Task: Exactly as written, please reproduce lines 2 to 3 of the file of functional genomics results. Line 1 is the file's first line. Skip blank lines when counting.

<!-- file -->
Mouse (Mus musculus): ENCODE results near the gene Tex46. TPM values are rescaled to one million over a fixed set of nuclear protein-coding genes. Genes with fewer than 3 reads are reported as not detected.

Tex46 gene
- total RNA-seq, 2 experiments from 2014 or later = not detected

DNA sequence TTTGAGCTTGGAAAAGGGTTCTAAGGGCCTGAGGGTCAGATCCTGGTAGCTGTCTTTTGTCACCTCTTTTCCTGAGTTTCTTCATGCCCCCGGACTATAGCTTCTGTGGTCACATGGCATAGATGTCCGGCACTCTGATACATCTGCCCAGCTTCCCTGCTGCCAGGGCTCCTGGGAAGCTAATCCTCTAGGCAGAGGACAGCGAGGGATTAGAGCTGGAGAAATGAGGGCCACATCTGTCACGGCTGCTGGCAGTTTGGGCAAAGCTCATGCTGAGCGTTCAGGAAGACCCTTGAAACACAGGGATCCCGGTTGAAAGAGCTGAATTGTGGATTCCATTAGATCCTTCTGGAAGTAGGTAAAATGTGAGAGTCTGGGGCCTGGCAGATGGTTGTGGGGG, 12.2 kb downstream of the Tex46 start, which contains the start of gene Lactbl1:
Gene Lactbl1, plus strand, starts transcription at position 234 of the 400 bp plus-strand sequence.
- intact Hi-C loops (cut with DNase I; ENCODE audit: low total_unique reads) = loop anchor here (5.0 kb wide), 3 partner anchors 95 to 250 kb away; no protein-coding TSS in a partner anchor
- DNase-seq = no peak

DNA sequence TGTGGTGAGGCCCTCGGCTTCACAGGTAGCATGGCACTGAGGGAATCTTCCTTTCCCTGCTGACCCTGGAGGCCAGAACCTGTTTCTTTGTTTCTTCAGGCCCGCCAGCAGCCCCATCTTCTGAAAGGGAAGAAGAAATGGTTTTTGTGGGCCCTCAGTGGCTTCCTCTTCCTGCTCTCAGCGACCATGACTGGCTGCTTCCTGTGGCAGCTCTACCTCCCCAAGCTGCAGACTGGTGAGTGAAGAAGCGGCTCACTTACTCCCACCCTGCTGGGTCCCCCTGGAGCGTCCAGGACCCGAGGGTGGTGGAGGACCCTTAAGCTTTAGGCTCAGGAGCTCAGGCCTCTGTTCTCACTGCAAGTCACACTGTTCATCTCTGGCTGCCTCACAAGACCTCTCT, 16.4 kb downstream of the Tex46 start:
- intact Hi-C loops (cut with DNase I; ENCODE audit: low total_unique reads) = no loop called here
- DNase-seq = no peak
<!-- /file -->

Tex46 gene
- total RNA-seq, 2 experiments from 2014 or later = not detected